A little known fact about corporate identity theft is that a large percentage of data breaches originate inside the organization’s walls. A recent report by Intel estimates that 43% of data breaches are the result of insider threats. Half of the insider breaches came from employee negligence and half came from malicious actions.
The first step to prevent insider data breaches is to recognize how prevalent they are. An ounce of prevention is worth a pound of cure. Like most thieves, cyber criminals prey on the easy targets. In a survey of threat experts conducted by the Ponemon Insitute, 69% of respondents agreed that “most hackers quit the attack when the targeted organization presents a strong defense.”
So, what can you do make sure that your organization is not an easy target for cyber criminals? The Federal Bureau of Investigation (FBI), arguably the best counterintelligence organization in the world, gives good advice for detecting and preventing insider data theft in their publication, The Insider Threat. Below you will find a summary of the FBI’s advice to prevent insider cyber threats.
It’s critical to an organization’s cyber safety to have policies in place that limit access to your valuable intellectual property and proprietary data.
To assess your readiness, ask yourself the following questions:
- Do you have protocols in place that limit access to sensitive data and intellectual property to only those that need access?
- Do you label proprietary information and do employees understand the consequences of not protecting it properly?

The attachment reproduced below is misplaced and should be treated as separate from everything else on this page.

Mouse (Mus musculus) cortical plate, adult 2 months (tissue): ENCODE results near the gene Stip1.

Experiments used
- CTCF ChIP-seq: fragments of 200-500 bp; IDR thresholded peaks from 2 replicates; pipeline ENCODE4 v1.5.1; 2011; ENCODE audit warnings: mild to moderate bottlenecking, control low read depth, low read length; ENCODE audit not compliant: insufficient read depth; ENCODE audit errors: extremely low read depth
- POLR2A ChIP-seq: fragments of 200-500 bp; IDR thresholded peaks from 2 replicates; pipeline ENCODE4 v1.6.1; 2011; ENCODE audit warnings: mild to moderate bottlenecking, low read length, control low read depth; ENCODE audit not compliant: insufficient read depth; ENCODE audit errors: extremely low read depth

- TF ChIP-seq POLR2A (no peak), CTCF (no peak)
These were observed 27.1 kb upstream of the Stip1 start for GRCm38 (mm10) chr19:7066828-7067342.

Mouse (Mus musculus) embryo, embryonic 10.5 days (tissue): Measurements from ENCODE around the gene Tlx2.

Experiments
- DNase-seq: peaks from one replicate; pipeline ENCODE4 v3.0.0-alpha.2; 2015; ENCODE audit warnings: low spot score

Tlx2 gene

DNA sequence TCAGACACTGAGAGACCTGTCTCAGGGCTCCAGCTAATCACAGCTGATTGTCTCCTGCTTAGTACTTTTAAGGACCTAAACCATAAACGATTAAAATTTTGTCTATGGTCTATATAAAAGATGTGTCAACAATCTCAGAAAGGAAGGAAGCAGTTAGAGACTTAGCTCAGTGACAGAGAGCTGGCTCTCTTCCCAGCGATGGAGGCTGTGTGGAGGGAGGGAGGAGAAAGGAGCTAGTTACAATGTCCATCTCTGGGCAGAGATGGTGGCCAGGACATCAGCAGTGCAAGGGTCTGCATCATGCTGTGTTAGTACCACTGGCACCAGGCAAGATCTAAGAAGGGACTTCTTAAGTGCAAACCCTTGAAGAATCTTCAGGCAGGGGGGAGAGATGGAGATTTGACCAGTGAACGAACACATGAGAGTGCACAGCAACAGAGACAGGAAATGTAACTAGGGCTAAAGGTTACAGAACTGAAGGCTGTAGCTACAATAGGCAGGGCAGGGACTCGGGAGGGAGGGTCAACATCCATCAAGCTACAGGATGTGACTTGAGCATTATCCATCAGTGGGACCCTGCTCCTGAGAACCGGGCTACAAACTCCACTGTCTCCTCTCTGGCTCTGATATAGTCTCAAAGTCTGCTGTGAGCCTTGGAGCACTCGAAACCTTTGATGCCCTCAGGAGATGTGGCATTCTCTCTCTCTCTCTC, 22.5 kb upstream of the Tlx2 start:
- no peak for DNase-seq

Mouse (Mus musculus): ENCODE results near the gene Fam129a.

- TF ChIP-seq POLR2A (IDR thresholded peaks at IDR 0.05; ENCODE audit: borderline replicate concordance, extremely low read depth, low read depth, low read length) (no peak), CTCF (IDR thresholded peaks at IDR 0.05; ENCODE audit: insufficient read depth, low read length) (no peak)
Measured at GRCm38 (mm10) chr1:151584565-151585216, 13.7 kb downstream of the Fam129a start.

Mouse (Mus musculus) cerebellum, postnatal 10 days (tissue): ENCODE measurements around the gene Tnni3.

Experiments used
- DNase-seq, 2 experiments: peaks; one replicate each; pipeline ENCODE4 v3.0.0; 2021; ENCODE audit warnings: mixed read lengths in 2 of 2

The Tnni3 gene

- Do you have controls in place that alert you when someone leaves your facility or network with proprietary information?
- Have you trained your employees on how to safeguard proprietary information?
- Do you have strong password protocols and/or do you use two-step authentication for authorized personnel to access sensitive data?
- Are employees under time pressure that may cause them to shortcut your security protocols?
- Have you communicated to employees that you take security seriously and that there are strong consequences for security breaches.
Note that both the actual security measures and the communication of your commitment to security are both important.
It’s important to be aware of certain behavioral patterns so that you are alert in the case of a potential insider data breach.
Here are some behaviors to watch for:
- Are unauthorized employees seeking to access data that is outside the scope of their work responsibilities?
- Are employees taking sensitive data home by means of thumb drive, computer disks, email or documents? If so, is the information related to their job duties?
- Are employees unnecessarily copying documents or computer files?
- Does the employee remotely access your network while on vacation, sick leave or other strange times?
- Does the employee routinely work late hours and/or weekends when secure information can more easily be accessed?
- Is the employee overwhelmed by career setbacks or life disappointments?
Keep in mind that these behaviors don’t necessarily indicate that an employee is stealing proprietary data. However, they are behaviors that should alert you to a potential data breach – at a minimum, they will likely require proper security procedures to be reviewed with the employee in question.
These are some of the steps that you can take to make your data a hard target for cyber criminals and cause them to seek an easier target.